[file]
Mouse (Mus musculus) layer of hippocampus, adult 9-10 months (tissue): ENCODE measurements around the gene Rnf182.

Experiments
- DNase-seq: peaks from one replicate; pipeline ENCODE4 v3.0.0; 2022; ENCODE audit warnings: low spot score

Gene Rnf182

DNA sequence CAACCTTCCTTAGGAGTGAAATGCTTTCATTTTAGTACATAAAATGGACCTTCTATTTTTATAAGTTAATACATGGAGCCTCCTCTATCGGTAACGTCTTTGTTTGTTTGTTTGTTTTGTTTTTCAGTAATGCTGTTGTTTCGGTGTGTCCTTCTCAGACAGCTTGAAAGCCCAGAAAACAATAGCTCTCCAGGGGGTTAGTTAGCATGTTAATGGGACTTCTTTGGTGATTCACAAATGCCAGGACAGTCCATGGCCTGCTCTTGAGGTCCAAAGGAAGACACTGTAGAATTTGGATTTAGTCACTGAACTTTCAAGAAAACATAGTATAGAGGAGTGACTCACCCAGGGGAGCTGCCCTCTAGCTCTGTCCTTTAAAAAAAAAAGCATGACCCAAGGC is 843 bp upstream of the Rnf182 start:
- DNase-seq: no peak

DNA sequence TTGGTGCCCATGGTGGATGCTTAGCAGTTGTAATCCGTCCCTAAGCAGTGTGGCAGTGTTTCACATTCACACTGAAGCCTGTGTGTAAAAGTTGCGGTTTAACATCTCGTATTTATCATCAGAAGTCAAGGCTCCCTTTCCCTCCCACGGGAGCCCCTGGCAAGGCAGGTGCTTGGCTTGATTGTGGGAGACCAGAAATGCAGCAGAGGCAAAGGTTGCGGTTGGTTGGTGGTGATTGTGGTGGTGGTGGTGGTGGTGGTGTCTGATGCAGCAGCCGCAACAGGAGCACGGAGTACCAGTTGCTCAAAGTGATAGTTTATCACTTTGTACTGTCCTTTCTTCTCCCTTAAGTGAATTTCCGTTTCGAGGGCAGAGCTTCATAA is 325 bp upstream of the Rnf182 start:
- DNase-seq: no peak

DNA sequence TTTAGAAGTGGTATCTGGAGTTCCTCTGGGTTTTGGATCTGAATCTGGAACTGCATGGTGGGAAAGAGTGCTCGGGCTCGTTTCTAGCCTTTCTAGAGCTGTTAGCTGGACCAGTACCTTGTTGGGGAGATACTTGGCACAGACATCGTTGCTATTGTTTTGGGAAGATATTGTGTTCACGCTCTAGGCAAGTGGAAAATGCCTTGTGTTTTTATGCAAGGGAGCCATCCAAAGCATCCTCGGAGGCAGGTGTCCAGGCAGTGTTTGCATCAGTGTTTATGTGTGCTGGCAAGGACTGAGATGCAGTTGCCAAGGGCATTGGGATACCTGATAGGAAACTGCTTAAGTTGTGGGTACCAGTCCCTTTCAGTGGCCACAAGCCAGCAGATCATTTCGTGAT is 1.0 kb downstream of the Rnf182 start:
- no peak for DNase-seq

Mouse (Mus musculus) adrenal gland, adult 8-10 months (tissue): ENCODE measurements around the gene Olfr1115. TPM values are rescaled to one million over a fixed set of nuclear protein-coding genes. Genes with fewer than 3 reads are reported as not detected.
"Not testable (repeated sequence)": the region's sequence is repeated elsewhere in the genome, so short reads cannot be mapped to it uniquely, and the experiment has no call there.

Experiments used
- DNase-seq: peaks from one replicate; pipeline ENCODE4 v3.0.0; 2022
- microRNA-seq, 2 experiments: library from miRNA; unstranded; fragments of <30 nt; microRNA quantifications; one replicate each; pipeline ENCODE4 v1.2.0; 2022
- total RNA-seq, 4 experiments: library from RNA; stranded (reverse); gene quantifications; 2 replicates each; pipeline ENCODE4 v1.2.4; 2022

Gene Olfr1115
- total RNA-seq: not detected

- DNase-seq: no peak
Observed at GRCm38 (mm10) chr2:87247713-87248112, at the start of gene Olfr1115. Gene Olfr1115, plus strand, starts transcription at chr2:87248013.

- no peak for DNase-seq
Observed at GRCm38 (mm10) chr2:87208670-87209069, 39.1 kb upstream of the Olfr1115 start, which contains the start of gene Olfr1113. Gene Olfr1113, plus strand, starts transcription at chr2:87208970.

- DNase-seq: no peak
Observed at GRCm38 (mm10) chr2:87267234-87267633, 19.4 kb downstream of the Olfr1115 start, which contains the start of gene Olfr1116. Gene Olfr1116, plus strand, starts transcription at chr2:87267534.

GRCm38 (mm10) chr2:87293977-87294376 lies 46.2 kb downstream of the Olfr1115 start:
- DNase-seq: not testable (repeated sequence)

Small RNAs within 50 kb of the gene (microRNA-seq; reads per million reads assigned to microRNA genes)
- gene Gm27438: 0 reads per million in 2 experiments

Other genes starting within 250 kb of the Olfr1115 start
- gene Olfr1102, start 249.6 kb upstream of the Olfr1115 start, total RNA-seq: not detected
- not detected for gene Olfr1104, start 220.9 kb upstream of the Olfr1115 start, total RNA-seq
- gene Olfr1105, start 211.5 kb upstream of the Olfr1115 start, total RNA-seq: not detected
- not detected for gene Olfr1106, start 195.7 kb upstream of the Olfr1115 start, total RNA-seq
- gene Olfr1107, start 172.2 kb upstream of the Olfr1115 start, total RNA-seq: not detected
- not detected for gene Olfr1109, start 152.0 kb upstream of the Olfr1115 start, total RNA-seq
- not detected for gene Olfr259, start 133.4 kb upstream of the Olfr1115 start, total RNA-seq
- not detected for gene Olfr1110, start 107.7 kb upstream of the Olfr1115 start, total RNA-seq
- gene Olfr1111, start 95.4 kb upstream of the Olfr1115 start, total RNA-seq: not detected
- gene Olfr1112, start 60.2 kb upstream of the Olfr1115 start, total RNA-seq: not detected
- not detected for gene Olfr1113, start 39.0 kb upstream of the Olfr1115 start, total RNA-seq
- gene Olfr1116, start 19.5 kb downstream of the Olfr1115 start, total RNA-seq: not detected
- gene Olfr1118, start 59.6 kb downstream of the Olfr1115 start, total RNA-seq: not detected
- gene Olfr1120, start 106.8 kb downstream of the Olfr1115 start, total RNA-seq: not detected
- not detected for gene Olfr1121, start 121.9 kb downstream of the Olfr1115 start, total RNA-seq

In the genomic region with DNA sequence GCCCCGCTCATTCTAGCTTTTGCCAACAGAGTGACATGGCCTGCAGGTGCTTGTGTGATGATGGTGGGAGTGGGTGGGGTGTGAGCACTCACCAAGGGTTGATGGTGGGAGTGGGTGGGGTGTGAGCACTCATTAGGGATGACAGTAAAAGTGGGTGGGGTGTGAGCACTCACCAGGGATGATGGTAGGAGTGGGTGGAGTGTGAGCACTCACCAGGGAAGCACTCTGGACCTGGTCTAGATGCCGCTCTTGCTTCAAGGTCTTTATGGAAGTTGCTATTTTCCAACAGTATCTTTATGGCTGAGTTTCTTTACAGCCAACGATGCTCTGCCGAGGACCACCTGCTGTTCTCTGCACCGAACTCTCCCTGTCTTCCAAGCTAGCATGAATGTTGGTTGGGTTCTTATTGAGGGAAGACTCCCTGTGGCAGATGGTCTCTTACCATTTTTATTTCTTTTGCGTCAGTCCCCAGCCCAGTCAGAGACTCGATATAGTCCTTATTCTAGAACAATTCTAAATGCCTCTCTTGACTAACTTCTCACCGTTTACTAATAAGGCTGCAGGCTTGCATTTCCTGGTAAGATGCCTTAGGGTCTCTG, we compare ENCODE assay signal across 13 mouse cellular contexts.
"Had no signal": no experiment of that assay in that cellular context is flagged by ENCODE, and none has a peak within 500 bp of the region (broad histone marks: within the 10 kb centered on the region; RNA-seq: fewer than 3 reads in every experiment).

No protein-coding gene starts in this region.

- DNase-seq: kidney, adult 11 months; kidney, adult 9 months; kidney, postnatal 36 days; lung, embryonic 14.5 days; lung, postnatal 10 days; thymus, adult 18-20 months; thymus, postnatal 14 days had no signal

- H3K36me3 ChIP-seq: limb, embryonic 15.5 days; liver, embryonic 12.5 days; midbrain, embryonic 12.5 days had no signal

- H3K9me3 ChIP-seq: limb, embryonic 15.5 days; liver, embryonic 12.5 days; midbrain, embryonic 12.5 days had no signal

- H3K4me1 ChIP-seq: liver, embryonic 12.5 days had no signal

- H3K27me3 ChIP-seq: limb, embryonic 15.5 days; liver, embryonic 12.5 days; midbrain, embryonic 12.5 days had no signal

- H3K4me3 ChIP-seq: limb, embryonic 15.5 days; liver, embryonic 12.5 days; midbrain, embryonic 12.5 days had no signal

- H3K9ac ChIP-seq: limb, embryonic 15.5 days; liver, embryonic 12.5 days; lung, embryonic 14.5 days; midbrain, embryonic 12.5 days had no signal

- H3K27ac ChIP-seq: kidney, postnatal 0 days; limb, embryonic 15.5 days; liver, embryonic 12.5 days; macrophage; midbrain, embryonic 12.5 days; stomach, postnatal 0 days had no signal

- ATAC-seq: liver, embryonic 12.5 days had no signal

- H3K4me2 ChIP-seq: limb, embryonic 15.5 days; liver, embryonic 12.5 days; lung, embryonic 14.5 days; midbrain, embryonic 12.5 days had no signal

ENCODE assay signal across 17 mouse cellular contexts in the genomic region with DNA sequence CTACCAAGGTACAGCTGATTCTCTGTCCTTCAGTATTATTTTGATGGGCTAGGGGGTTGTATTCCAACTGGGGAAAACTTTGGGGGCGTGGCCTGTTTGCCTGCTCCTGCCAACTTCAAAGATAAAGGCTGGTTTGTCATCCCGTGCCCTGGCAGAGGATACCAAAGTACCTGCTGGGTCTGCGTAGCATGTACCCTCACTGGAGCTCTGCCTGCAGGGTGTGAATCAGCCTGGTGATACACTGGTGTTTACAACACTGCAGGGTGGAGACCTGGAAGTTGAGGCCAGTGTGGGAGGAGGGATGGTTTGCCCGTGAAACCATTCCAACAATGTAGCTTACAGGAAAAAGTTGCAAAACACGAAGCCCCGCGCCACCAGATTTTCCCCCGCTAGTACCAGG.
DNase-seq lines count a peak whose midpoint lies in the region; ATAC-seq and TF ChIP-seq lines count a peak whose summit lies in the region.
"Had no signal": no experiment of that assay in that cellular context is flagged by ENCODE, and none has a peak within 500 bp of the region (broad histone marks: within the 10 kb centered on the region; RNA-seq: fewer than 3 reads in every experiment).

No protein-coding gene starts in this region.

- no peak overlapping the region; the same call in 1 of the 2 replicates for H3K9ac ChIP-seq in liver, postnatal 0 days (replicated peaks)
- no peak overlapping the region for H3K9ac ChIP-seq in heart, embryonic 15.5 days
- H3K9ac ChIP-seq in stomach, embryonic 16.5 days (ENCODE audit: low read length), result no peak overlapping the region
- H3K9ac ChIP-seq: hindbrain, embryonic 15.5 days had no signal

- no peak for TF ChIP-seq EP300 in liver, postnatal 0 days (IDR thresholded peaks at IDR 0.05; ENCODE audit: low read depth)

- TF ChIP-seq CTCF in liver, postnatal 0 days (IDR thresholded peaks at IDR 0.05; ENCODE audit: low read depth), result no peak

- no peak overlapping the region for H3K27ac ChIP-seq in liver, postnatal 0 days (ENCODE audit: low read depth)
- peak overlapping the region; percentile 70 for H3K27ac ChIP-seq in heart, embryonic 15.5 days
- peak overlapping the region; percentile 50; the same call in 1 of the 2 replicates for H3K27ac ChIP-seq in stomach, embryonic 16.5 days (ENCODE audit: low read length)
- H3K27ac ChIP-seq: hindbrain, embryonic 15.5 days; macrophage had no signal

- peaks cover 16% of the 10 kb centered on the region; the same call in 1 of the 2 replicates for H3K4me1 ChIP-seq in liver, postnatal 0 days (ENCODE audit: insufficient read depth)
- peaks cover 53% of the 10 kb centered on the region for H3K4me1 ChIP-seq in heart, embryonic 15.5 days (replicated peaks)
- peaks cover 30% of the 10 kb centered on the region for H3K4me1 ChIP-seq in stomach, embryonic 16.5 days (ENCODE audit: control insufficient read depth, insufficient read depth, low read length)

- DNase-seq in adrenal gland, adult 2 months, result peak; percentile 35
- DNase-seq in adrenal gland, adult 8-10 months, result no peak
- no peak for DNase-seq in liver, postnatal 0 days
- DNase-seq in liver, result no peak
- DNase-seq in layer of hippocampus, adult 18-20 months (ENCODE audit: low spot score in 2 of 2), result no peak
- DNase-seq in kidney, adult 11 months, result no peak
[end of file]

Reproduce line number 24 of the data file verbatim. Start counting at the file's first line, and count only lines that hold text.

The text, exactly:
Observed at GRCm38 (mm10) chr2:87267234-87267633, 19.4 kb downstream of the Olfr1115 start, which contains the start of gene Olfr1116. Gene Olfr1116, plus strand, starts transcription at chr2:87267534.